May 13, 2011

Anorexia. My own story

It is painful, it is life-threatening and yet if you have it, you will not believe it if other people tell you. Anorexia is horrible and it makes you suffer and hurts the people around you. I was anorexic when I was a teenager, but I fully recovered.

This blog is not about how girls are pressured to be thin by media as anorexia can also be very complex and has a lot of other reasons that start it. This blog is just about sharing, my own experience, which I hope can help someone who wants to get help…

Between the age of 15 and 17 I was anorexic. What I now think could have triggered it was my ballroom coach who called me and other girls cows (I was 12 at a time and was never big or even chubby). Then when I started my transformation from a girl into a woman, I gained some weight and girls in my class kept mentioning that I gained weight so I set a goal of losing some. It started off with a very innocent work out, healthy even, right? But then it turned into too much working out: jogging in the morning, swimming in the afternoon followed by 2 hours in the gym. I started restricting what I ate and  kilograms started disappearing, and by the time I got too thin I was promising myself that it would be just one more kilo and then I will start eating normally. But I never seemed to come to that point. When I would reach 50, I would want to be 49 kg, at 49, 48 and so on.

Then my ballroom dancing partner died in a motorcycle accident on my birthday and his death was very hard on me. It was not the reason why I was restricting, but it did cause a lot of stress for a 15 year old that I was. I was very skinny, clearly unhealthy looking and people even started asking my parents if I was sick.

By then it was time for me to go for an exchange year to the US. I was one of the lucky 168 Ukrainian students chosen out of 10000 participants who won a scholarship to go to the US for a year for free. There I was restricting even more. I reached my lowest weight ever and that was the lowest point of my anorexia story. At 170 cm (5’7) I weighed 41 kg (89 lbs). Anorexia was taking over my life. I was busy counting calories, dreaming of the cakes and chocolates and fattening food that I did not allow myself to eat. My hair started falling out, I got to the point when I looked in the mirror and I got scared. I asked my foster mother for help. I was sent back to Ukraine to get better and God knows I am so glad I did. I could have died if I continued…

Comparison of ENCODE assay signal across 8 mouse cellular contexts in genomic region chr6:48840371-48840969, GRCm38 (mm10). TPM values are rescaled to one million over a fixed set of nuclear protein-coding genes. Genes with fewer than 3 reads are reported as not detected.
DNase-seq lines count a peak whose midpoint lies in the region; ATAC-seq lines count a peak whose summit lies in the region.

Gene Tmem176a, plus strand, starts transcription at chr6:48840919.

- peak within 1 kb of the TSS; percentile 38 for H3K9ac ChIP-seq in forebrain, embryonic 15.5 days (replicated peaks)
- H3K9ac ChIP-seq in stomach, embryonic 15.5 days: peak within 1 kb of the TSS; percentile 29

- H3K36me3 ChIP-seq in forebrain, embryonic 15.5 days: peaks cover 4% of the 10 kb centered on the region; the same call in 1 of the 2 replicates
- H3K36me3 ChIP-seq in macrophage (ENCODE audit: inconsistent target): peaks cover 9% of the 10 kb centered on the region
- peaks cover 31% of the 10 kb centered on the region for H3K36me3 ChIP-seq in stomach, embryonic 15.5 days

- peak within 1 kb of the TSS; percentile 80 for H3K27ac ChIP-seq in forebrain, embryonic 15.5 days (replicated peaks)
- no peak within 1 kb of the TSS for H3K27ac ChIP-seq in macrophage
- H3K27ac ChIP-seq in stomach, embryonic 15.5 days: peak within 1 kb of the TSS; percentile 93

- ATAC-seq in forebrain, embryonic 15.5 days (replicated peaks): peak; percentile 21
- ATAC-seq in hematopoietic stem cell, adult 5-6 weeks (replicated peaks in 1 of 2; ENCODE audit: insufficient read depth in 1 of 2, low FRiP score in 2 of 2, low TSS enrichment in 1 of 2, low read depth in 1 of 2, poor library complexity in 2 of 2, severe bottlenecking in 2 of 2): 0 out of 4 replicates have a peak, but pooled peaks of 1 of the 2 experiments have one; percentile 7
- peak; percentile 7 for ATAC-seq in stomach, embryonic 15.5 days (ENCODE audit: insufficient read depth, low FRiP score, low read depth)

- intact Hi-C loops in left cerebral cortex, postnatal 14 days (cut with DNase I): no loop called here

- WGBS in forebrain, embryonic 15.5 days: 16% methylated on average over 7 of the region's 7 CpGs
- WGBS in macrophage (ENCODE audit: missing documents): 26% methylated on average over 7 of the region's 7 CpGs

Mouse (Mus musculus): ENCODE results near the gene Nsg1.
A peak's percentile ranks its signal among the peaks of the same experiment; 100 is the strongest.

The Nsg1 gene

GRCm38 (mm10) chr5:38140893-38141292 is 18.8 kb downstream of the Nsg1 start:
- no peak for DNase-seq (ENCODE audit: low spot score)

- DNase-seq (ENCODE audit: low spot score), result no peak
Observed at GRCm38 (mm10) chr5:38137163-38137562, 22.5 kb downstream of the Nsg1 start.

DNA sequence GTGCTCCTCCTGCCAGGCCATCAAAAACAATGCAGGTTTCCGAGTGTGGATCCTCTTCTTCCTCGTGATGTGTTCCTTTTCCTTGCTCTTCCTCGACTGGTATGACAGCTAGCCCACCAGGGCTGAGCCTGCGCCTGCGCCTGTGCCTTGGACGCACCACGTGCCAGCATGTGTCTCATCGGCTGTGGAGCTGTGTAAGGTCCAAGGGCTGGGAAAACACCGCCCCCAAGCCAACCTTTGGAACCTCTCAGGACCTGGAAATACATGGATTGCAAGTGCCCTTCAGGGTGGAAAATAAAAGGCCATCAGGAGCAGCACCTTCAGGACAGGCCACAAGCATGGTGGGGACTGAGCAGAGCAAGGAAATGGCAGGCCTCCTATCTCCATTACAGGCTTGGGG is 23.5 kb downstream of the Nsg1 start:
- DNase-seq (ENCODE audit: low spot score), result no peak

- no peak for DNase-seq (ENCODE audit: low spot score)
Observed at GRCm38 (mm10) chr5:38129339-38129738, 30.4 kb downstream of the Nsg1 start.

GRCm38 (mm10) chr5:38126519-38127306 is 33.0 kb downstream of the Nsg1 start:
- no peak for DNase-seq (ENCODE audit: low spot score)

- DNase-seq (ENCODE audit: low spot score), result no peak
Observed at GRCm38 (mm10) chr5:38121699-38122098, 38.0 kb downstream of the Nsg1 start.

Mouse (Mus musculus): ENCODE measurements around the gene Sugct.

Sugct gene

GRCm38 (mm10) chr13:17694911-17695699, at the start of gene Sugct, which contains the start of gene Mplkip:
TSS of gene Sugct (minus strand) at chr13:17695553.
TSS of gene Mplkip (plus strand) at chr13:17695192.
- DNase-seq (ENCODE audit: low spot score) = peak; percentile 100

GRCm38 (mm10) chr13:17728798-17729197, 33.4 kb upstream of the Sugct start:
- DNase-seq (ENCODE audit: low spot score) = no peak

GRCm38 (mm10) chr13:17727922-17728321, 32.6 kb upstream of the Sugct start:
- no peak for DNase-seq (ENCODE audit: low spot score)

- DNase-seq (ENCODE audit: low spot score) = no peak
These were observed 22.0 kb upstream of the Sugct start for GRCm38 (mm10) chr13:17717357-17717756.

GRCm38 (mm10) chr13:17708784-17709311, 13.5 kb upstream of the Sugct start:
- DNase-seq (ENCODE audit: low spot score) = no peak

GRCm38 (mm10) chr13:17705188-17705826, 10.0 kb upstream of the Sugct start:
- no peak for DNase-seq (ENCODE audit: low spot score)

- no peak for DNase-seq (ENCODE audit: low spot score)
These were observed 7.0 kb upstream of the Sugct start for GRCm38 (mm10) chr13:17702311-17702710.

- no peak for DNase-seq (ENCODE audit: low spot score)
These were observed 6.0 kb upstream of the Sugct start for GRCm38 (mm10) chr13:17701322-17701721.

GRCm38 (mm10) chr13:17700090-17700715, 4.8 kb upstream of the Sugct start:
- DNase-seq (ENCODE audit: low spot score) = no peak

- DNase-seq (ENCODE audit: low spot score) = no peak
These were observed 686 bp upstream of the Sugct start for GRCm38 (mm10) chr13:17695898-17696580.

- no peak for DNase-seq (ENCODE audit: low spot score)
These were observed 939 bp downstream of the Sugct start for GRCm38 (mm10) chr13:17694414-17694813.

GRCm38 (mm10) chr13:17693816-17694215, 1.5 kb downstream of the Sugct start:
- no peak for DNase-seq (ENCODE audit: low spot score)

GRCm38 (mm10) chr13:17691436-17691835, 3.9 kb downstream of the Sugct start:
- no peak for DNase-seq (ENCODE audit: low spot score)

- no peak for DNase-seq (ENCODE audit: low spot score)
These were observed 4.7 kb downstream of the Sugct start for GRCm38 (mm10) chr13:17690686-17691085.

In Ukraine I gained some weight but was still quite skinny. I graduated high school with distinctions (in Ukraine you get a gold medal for excellent academic performance upon graduating high school). Because of that I got a 100% scholarship at the Concordia International University Estonia. I went to Tallinn, Estonia and embraced the college life. I did not have time any more for counting calories and obsessing about restricting. I was too busy studying, going out, enjoying student life and falling in love. The obsession went away and till now, I appreciate being able to feel healthy again, to be able to enjoy food that I like and feel good about myself. I do not have a recipe of how to get well from an eating disorder. I guess I was lucky that for me it was a phase and that I discovered that there is so much more to life than counting calories and losing weight. I try to live healthy, be fit and enjoy my life now, cause we only live once and I know I will never be anorexic again as life is too precious.

I know some people who have an eating disorder and I realize that nothing I or anyone else would say would make them decide to seek help till they want it themselves, but the least I can do is share with others what happened to me and how blessed I am that it ended well.


  1. Thank you so much for opening up and telling us this story! And how lucky you are to have eventually found the help you needed. Sometimes people with problems are very good at hiding the fact that they have a problem. And our friends won't always tell us when there is a problem - they don't want to lose us as friends... a vicious circle, you might say. Thank goodness you asked for help. I think that must be the key...

  2. Thank you for sharing your inspiring story. From my experience as a recovered anorexic who kept at it for many years and who saw friends lose themselves and their lives to this disease - your story of recovery is beautiful and you are very couragous. Thank you for sharing. Keep enjoying life-you deserve it!